Tschaikovsky - 1812 Overture, op. 49

Tchaikovsky's Overture 1812 expresses Russia's nationalist spirit for the Russians' magnificent victory over Napoleon. In 1880, when he was writing the charming Serenade for Strings, Tchaikovsky undertook to compose a "ceremonial introduction" for an exhibition of industrial art in Moscow. As a theme of his introduction he chose Napoleon's Russia Campaign, which ended with the great victory of the Russian Army. At first the composer intended the introduction to be for outdoor performance and felt that it should be "very loud and noisy". Since then the introduction has become his most famous and most popular concert work. The "1812 Overture" is in fact an introduction to a concerto, in other words is a stand-alone work of orchestral music and not an introduction to opera or a more extensive work. The play describes the invasion of Russia by Napoleon's troops in 1812 and their retreat and defeat in the winter of the same year. Despite

Grieg - Introduction


A pioneer and a master of the national music school of his native Norway, Edvard Grieg, a composer with no forerunners and no continuators, invents charming and original ways to bring about the folk music tradition and the myths of the land that saw him born, with the formed classical European harmony.

His works are full of lyricism and romantic mood. The velvety melodies born of his fertile imagination are often intertwined with the masculine, rough rhythms of the dances of the Norwegian land, causing with contrast the emergence of highly seductive sonic grids.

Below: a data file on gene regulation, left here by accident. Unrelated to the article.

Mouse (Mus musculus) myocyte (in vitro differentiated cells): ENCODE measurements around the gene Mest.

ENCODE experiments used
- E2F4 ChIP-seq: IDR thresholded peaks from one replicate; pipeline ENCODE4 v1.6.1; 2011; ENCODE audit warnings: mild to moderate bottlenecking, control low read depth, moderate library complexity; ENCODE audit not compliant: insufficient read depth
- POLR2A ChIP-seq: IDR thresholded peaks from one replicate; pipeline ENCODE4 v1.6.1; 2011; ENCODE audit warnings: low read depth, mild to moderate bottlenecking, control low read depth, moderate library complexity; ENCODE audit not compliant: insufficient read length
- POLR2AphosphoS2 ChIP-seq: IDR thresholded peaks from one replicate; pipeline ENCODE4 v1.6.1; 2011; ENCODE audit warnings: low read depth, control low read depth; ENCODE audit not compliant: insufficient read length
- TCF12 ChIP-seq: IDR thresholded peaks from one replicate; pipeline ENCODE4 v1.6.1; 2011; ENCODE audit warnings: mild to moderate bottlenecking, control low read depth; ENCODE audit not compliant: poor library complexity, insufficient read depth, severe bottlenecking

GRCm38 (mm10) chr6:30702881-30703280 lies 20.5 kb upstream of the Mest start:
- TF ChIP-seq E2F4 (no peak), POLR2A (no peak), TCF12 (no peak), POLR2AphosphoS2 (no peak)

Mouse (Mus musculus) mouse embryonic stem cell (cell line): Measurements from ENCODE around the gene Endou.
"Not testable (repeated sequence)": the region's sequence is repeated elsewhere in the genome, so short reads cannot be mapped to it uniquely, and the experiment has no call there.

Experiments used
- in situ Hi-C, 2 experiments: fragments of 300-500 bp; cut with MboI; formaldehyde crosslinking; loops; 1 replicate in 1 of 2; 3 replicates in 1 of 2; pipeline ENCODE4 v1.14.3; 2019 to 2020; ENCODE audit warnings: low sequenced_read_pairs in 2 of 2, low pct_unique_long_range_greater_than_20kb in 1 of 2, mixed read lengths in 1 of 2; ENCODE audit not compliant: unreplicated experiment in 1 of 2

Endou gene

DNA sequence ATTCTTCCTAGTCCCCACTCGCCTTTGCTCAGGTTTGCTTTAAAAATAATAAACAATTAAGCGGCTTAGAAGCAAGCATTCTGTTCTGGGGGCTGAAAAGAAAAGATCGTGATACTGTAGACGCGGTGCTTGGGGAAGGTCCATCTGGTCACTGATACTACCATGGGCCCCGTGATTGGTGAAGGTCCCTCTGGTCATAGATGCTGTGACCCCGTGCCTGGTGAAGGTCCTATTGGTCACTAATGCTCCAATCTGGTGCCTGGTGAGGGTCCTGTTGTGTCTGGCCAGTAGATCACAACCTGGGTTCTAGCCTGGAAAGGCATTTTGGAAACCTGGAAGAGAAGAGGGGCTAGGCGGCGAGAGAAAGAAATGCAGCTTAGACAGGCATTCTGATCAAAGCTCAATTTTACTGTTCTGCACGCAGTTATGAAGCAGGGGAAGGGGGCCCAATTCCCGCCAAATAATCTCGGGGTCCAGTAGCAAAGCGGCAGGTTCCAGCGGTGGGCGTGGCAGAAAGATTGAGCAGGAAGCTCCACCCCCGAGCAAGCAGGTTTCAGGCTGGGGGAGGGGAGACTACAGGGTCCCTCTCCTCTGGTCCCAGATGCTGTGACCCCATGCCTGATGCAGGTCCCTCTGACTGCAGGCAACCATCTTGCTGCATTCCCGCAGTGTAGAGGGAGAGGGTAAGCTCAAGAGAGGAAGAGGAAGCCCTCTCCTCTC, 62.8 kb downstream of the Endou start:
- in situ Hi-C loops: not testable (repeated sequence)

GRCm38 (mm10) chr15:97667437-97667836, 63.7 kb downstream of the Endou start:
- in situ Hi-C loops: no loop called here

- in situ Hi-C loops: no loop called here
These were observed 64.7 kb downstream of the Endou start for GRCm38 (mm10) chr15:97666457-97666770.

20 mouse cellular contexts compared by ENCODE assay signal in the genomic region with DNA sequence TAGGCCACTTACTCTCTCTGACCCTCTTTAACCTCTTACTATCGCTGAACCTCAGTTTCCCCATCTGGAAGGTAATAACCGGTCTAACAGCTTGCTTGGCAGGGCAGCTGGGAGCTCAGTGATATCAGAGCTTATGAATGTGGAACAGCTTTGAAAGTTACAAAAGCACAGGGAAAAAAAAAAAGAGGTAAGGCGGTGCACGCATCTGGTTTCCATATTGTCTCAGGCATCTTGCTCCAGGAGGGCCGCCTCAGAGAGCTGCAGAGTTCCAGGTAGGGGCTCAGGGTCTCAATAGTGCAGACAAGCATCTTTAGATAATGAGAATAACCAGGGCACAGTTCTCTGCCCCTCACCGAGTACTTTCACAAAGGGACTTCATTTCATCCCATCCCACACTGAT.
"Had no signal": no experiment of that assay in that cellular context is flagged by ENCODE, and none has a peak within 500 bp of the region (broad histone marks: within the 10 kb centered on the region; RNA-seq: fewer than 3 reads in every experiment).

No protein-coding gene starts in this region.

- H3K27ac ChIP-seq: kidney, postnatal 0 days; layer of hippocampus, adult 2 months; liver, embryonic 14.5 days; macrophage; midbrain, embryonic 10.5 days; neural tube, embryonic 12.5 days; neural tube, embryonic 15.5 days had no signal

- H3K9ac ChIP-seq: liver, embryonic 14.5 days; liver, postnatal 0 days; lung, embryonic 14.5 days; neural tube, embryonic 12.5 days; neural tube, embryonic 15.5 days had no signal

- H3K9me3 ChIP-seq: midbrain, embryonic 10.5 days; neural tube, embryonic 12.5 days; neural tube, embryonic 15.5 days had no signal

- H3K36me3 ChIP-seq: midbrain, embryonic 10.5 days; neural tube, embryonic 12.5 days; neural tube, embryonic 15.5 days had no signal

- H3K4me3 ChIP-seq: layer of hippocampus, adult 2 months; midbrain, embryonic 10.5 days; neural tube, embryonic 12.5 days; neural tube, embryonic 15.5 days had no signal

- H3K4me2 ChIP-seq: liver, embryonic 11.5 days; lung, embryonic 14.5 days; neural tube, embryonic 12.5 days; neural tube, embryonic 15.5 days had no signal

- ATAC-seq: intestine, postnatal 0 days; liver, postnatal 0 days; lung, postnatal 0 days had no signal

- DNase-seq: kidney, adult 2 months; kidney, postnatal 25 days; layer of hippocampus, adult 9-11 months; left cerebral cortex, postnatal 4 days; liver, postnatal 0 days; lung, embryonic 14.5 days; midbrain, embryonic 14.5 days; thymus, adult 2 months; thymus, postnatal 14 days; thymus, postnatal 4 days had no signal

Although he did not test his powers in the larger, massive forms of symphony and opera, he convinced with his musical testimony that he is a great craftsman, both symphonic and vocal writing. The poetry of his musical discourse is imbued with the drips of his love for Norwegian nature and Norwegian tradition. Throughout his life he has been a loyal and devoted lover of a land - no matter how many times he abandoned it soon turned to it - and a woman whom he never abandoned.

For this woman, the soprano Nina Hagerup, the companion of his life, he also composed his wonderful songs, exuberant in their tenderness, heartbreaking in their erotic dialectic. Unknown to many, these songs by Grieg benefited with memorable performances during 1993, the year of the 150th anniversary of his birth. These songs reveal spontaneity of inspiration and immense sensitivity, characteristics that are found in all the works of the composer.


(George Monemvasitis)

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